Textkit Logo

How in the world do you pronounce this?

Here's where you can discuss all things Latin. Use this board to ask questions about grammar, discuss learning strategies, get translation help and more!

Moderator: thesaurus

How in the world do you pronounce this?

Postby Eurysilas » Sun Aug 31, 2008 12:32 am

Heya. Just learned the word "cito", and I was wondering, how the heck do you pronounce it? The "o" is hanging me up; I want to pronounce it as a long "o", even though it's marked short (I trip up when I try to pronounce it as a short "o". It feels awkward). Now, from what I'm hearing in the Wheelock sound recordings, I know there are certain instances where a vowel is pronounced long even if it's not marked (saepe's end "e" and the "e" in the suffix "re"), so is this one of those times?

Also, any sites with good recordings of Latin would be appreciated.
User avatar
Eurysilas
Textkit Neophyte
 
Posts: 24
Joined: Sat Aug 09, 2008 12:28 am
Location: Missouri, United States of America, North America

Postby adrianus » Sun Aug 31, 2008 2:32 am

Salve Eurysilas

Both vowels are short and should be pronounced short, but many people do speak it otherwise. Ironically but genuinely, the answer is to pronounce it quickly (fast), I would say.
Utra vocalis in "citò" adverbo brevis est et ità sonari debet, etsi multes qui aliter enuntiant. Ironicè at sincerè, si id citò (festinatò) enuntiabis, verbum benè sonabitur, meâ sententiâ.
adrianus
Textkit Zealot
 
Posts: 3270
Joined: Sun Sep 10, 2006 9:45 pm

Re: How in the world do you pronounce this?

Postby Alatius » Sun Aug 31, 2008 12:08 pm

Eurysilas wrote:Now, from what I'm hearing in the Wheelock sound recordings, I know there are certain instances where a vowel is pronounced long even if it's not marked (saepe's end "e" and the "e" in the suffix "re"), so is this one of those times?

Are you refering to the sound files found at this site:
http://wheelockslatin.com/chapters/intr ... ction.html ?

The simple answer is that they are not perfect. Saepe shall end in a short vowel, [É›]. I am unsure of what suffix "re" you are talking about, but if it is not marked with a macron in dictionaries or grammars, it should have a short vowel too. If you hear it pronounced differently, that only means the speaker has an accent.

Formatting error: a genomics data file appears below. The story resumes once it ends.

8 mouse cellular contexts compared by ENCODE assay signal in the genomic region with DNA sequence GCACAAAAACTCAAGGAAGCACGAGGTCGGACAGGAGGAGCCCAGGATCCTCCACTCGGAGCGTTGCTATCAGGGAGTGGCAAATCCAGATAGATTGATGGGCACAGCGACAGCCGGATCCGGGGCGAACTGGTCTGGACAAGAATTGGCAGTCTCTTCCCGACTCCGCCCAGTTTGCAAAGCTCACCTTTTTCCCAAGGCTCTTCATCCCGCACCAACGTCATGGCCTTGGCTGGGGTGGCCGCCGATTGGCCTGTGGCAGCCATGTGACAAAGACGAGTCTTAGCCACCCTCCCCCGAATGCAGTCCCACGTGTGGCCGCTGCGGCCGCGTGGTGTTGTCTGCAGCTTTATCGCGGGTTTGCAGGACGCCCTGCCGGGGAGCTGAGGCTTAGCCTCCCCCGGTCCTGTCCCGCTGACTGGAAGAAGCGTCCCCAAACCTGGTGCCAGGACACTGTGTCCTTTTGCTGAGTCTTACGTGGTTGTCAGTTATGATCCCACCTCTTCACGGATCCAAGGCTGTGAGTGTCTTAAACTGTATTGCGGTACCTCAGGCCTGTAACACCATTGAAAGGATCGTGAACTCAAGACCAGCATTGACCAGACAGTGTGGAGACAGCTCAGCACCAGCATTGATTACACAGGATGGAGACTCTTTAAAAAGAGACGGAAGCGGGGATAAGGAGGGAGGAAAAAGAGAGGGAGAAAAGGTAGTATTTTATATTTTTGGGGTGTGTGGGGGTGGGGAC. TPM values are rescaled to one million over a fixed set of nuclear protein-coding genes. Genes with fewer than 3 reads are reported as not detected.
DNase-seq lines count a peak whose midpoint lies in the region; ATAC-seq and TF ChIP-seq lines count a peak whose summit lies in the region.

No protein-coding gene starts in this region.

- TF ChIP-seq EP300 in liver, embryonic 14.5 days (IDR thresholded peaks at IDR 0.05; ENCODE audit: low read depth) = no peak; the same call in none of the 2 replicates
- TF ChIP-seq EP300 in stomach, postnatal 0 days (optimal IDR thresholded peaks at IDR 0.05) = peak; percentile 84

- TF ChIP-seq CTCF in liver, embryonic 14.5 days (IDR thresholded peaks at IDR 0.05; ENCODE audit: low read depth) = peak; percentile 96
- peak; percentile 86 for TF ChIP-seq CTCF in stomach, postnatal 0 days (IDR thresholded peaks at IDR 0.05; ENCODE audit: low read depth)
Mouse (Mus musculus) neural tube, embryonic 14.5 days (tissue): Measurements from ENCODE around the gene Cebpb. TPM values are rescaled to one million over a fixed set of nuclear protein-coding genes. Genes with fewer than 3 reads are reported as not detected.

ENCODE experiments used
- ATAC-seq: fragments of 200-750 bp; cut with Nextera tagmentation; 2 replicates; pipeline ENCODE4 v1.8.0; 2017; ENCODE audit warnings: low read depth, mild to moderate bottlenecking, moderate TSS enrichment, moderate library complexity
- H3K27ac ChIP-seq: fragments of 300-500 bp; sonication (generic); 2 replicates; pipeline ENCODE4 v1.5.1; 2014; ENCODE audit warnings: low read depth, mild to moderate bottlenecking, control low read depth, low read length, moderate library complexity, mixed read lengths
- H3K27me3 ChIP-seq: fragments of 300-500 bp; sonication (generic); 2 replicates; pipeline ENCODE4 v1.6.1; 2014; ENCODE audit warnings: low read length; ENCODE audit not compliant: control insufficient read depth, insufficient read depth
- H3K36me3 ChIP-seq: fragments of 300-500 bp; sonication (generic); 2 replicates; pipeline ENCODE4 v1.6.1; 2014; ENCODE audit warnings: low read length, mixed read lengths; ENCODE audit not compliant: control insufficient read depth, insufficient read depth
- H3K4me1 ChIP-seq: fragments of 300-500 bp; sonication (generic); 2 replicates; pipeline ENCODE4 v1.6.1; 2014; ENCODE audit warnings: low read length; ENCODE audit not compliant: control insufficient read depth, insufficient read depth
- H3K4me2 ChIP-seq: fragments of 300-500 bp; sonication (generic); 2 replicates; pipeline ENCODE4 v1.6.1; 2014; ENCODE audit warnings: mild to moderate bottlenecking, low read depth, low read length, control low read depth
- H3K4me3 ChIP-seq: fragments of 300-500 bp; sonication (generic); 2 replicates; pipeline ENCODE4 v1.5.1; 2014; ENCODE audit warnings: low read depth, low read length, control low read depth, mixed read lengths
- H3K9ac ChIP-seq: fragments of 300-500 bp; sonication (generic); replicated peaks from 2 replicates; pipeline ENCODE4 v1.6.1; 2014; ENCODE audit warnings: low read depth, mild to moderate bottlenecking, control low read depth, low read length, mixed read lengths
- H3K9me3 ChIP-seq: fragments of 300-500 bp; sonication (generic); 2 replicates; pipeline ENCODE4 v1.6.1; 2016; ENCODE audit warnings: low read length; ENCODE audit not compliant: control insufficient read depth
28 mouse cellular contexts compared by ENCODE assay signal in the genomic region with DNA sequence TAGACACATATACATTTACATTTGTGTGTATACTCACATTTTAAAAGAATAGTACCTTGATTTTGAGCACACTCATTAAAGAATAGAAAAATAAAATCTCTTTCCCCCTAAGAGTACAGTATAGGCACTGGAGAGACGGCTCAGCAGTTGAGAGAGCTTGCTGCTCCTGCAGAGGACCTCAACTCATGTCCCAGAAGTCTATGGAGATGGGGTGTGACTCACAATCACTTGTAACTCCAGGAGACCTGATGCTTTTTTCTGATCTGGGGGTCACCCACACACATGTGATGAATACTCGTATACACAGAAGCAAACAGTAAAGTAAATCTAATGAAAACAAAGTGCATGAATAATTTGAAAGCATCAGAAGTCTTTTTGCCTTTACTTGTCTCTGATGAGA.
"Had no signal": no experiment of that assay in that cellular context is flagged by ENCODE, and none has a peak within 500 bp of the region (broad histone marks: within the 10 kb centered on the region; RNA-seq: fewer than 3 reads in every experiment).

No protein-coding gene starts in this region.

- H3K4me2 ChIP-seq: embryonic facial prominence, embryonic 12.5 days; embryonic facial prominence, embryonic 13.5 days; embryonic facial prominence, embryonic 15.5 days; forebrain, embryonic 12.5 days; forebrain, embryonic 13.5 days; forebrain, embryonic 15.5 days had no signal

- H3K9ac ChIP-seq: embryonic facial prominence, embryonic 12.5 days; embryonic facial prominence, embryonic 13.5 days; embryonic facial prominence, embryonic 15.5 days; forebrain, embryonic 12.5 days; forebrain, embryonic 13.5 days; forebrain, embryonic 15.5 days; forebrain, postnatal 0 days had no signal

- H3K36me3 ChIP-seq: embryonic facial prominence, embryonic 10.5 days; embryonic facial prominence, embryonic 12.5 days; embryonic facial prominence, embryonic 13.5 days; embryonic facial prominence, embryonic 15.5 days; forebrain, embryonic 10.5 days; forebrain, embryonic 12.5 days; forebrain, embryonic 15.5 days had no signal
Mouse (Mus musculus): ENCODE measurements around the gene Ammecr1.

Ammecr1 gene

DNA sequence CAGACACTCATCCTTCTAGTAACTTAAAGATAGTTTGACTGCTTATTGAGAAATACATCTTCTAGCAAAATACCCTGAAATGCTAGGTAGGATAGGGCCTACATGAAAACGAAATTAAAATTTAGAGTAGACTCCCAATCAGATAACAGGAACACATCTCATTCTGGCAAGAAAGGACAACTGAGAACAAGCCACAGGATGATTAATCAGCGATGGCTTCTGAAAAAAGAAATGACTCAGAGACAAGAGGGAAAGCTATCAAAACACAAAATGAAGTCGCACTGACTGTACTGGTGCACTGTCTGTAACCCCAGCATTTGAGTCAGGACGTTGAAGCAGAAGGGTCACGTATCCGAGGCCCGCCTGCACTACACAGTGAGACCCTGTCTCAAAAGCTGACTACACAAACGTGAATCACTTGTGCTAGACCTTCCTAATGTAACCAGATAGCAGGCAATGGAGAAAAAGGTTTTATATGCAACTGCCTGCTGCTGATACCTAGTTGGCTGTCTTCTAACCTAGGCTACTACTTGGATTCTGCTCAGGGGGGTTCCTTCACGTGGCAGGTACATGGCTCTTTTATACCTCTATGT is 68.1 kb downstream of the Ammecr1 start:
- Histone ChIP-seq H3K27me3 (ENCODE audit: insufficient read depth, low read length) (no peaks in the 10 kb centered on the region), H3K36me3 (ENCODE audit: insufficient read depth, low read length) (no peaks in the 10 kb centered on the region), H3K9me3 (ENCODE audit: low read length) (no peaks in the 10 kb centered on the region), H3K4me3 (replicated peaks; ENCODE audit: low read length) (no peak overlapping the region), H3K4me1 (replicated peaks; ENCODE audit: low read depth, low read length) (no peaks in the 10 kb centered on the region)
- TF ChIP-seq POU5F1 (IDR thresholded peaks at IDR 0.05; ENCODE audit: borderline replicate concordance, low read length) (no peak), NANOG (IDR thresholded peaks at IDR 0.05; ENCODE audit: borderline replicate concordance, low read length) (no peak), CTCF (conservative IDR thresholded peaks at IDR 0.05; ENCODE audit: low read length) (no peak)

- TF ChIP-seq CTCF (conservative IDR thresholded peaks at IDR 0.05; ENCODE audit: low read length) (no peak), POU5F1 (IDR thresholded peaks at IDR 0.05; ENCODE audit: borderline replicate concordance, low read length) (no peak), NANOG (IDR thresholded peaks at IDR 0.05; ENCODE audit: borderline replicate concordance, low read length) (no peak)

Especially his pronunciation of the nasal vowel in "-um" is way off, and as a result of that, the advice on how to pronounce short "u" is outright bizzare: "[o] as in [pʰʊt]: [tɔ̃], [sɔ̃]". First, the examples should of course include a word where the vowel is not nasalized, but there is no reason to think that the nasal vowels would have any other quality than the regular ones. Anything between [ʊ] and [u] would be fine, in my opinion.
Alatius
Textkit Fan
 
Posts: 268
Joined: Mon May 14, 2007 11:21 am
Location: Upsalia, Suecia

Re: How in the world do you pronounce this?

Postby Twpsyn » Sun Aug 31, 2008 2:53 pm

Alatius wrote:Especially his pronunciation of the nasal vowel in "-um" is way off, and as a result of that, the advice on how to pronounce short "u" is outright bizzare: "[o] as in [pʰʊt]: [tɔ̃], [sɔ̃]"


It sounds like he says '[ÊŠ] as in [pÊŠt]' to me (but that first vowel is quite smudged), but his tum and sum were very odd.

So yes, pronounce things as they are marked. Doing otherwise leads only to gloom and confusion.
Twpsyn
Textkit Member
 
Posts: 126
Joined: Mon Jun 23, 2008 12:30 am
Location: Head: in the clouds

Postby Eurysilas » Mon Sep 01, 2008 12:03 am

Well, I really only want to approximate the sounds, but getting more of it right is preferable to getting less of it right, of course. Are there any sites you guys know of that speak good Latin, for a comparison to Wheelock's?
User avatar
Eurysilas
Textkit Neophyte
 
Posts: 24
Joined: Sat Aug 09, 2008 12:28 am
Location: Missouri, United States of America, North America

Re: How in the world do you pronounce this?

Postby Alatius » Mon Sep 01, 2008 6:28 pm

Twpsyn wrote:It sounds like he says '[ÊŠ] as in [pÊŠt]' to me (but that first vowel is quite smudged), but his tum and sum were very odd.

Yes, you may be right. There is not much aspiration there.

Eurysilas wrote:Are there any sites you guys know of that speak good Latin, for a comparison to Wheelock's?

I have collected a bunch of links to different sites offering Latin recordings; the pronunciations vary some, but all of them aim at a reconstructed classical pronunciation:
http://home.student.uu.se/jowi4905/latin/
Alatius
Textkit Fan
 
Posts: 268
Joined: Mon May 14, 2007 11:21 am
Location: Upsalia, Suecia

Postby Eurysilas » Tue Sep 02, 2008 12:20 am

Thanks, Alatius! I'll check those out.
User avatar
Eurysilas
Textkit Neophyte
 
Posts: 24
Joined: Sat Aug 09, 2008 12:28 am
Location: Missouri, United States of America, North America

Postby calvinist » Thu Sep 18, 2008 8:46 am

I am unsure of what suffix "re" you are talking about, but if it is not marked with a macron in dictionaries or grammars, it should have a short vowel too.


I'm assuming it's the active infinitive ending.
User avatar
calvinist
Textkit Fan
 
Posts: 272
Joined: Fri Apr 29, 2005 7:24 pm
Location: San Diego, CA

Postby MarcusE » Thu Sep 18, 2008 5:17 pm

Is it reasonable to suppose that with words ending in a short o in latin, the o is pronounced like in words ending in o in spanish? In spanish with words like gato, pero, etc. The final o is quite short with little aspiration, not at all like the way English speakers would say Bilbo or bimbo, where the o is accompanied by plenty of air and is extended. Is that a close enough approximation?
MarcusE
Textkit Neophyte
 
Posts: 30
Joined: Fri Aug 08, 2008 9:26 pm


Return to Learning Latin

Who is online

Users browsing this forum: hlawson38, swtwentyman and 49 guests